Corporate leaders can mitigate the communications issue by recognizing the generational differences. Millennials have grown up with volumes and volumes of information being thrown at them. This will cause Boomers and Xers to complain about information overload. It is almost like the Millennials were born with an information filter that allows them to process, discard or disseminate the information they receive. Organizational leaders need to encourage the Millennials to mentor the Boomers and Xers on how to receive and respond to the vast amount of information that is present in today’s society. The Boomers and Xers will then be able to be more open to the channels of communications that Millennials take for granted.

An area of great reward for organizations is determining how each generation can support the other generations. As it has been stated Boomers like to be the star of the show. However, the show is nearing an end for the Boomers and they need to start preparing the Xers and Millennials for their new role as organizational stars. The idealistic Boomers should empower the Xers and Millennials. The Boomers can teach the other generations that the self-gratifications that they indulged in was not productive and caused many of the problems that Xers and Millennials face today and will face in the future. Xers, who are adaptive in nature, can use their creative skills to ease the Boomers’ transition to elder-hood and help the Millennials through their transition to senior leadership in the workforce. Xers as a generation present themselves as being exhausted. Millennials, who are builders, can help the Xers understand that the crisis can be dealt with effectively and a better world will be the result. Both the Xers and Millennials should draw on the wisdom of the Boomers and the Boomers can teach them how teamwork was the key to dealing with a crisis. The Boomers can infuse their optimism into the Xers and Millennials to prepare them for the current world of crisis.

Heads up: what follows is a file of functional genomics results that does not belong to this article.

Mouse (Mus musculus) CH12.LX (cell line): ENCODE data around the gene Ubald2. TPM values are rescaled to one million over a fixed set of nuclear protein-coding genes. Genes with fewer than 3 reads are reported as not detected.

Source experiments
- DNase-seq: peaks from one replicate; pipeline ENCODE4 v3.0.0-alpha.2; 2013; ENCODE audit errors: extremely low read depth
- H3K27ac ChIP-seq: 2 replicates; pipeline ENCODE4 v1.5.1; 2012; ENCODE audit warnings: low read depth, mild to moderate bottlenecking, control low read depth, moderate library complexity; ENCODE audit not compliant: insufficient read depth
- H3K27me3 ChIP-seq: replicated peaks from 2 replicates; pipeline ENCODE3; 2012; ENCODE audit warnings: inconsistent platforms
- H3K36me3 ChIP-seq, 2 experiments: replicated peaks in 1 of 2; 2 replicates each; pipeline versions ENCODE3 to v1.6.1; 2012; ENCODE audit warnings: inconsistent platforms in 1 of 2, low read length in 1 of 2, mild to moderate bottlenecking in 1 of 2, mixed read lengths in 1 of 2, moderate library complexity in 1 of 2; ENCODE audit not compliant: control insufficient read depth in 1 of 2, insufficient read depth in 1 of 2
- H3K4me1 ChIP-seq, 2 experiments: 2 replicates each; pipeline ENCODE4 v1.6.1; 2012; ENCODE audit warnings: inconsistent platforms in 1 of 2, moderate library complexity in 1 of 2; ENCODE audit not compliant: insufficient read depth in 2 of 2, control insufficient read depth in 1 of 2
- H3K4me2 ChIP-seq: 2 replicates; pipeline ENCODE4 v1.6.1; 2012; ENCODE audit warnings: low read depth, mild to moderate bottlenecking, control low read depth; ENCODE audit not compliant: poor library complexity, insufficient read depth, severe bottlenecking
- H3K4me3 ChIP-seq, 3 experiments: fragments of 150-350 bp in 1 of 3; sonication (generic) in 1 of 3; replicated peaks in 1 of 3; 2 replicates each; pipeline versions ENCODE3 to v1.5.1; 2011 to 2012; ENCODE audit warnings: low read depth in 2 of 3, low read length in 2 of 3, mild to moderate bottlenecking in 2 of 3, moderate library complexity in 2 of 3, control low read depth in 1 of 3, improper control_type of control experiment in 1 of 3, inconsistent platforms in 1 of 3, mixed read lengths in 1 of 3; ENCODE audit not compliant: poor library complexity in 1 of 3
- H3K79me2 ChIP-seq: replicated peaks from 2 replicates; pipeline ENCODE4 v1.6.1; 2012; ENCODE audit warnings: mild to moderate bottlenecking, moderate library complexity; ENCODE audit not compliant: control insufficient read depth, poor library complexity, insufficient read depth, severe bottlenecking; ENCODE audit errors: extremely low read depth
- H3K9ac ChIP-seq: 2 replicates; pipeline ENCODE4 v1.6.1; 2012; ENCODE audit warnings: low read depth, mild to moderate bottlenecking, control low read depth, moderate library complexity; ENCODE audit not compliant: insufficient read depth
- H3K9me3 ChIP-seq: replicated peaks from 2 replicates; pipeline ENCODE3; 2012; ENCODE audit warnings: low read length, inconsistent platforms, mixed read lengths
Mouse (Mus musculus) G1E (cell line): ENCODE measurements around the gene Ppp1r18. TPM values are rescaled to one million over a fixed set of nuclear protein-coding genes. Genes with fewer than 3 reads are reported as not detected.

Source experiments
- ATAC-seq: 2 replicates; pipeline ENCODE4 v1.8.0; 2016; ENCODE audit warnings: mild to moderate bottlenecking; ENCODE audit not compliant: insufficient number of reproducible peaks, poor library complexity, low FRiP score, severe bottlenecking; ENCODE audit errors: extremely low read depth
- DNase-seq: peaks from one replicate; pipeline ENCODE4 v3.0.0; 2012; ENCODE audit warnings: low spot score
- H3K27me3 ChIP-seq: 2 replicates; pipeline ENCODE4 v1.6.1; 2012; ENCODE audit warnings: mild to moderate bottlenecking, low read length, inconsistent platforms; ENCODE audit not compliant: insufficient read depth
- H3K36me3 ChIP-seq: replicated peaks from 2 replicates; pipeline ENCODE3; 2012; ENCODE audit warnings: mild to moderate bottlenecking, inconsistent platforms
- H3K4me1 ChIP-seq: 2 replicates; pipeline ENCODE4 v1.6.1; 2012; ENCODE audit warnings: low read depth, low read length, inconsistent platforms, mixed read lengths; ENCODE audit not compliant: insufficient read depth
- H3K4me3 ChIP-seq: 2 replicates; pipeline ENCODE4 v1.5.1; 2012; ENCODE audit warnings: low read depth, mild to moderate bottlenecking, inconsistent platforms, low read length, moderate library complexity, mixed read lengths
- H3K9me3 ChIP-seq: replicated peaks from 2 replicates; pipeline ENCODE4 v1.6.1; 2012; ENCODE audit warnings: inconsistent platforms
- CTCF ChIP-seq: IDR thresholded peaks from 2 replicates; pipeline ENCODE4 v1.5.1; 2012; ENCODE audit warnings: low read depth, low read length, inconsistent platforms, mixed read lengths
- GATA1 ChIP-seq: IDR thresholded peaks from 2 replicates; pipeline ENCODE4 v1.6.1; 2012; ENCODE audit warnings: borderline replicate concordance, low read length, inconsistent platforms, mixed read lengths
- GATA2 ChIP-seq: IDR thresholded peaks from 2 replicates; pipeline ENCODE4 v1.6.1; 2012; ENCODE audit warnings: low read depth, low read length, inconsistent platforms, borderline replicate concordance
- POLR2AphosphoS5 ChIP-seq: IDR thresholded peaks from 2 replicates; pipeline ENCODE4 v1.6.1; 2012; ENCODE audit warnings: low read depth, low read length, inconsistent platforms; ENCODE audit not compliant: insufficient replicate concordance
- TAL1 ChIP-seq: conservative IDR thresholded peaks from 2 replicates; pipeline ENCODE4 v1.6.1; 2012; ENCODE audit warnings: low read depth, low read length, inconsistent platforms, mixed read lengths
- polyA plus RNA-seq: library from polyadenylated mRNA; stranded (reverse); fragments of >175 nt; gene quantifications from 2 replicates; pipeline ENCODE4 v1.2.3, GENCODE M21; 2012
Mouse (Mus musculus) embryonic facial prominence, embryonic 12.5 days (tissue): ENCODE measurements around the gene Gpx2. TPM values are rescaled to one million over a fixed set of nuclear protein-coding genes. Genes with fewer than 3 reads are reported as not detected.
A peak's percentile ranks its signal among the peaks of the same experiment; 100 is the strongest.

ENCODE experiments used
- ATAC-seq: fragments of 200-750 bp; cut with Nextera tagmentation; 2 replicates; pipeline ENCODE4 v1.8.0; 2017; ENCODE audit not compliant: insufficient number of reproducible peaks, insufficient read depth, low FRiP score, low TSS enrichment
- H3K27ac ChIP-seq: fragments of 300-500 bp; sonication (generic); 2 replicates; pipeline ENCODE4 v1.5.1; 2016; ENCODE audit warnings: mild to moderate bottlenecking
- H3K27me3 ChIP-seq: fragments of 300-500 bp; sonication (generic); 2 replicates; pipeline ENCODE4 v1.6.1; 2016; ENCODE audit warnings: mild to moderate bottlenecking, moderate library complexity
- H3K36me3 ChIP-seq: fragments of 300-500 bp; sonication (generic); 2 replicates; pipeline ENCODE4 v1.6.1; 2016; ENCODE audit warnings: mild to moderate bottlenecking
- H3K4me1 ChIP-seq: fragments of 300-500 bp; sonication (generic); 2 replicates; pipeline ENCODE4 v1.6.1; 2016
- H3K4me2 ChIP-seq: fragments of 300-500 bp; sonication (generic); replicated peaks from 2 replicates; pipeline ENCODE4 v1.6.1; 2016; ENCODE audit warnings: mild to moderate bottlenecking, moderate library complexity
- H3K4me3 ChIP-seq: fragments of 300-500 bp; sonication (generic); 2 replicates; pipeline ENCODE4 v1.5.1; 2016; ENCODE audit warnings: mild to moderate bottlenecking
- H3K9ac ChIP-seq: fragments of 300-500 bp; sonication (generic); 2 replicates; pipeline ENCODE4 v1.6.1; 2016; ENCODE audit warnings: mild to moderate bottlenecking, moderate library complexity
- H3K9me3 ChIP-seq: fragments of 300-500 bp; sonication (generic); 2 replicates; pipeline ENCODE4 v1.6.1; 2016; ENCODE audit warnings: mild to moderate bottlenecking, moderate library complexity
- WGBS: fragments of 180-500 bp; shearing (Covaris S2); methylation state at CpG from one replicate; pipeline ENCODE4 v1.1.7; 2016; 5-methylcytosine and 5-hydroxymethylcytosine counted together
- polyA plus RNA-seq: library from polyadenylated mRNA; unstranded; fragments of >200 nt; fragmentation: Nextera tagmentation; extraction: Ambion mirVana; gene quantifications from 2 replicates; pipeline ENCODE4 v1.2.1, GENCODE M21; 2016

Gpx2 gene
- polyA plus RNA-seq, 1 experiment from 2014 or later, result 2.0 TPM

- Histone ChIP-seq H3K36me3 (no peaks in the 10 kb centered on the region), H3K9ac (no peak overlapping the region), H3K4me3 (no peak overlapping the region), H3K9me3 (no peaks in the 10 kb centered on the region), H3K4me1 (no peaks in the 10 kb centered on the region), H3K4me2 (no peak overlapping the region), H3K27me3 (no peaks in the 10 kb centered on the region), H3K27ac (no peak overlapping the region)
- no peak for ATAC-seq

What Leaders Should Do

Current generational differences are real in organizations. You can ignore them but you do so at the peril of the organization’s effectiveness. Boomers bring loyalty, wisdom and principled attitudes to the workforce. This can be a solid foundation for the company to operate on and achieve the goals of the company. Xers are self-reliant, tough and practical. They can become the lynchpin that holds the workforce together and provide the focus for the future. Millennials are selfless, energetic, and technologically proficient. They can be the catalyst that expands the company’s goals and brings the diversity that the workforce must have to survive in the 21st century.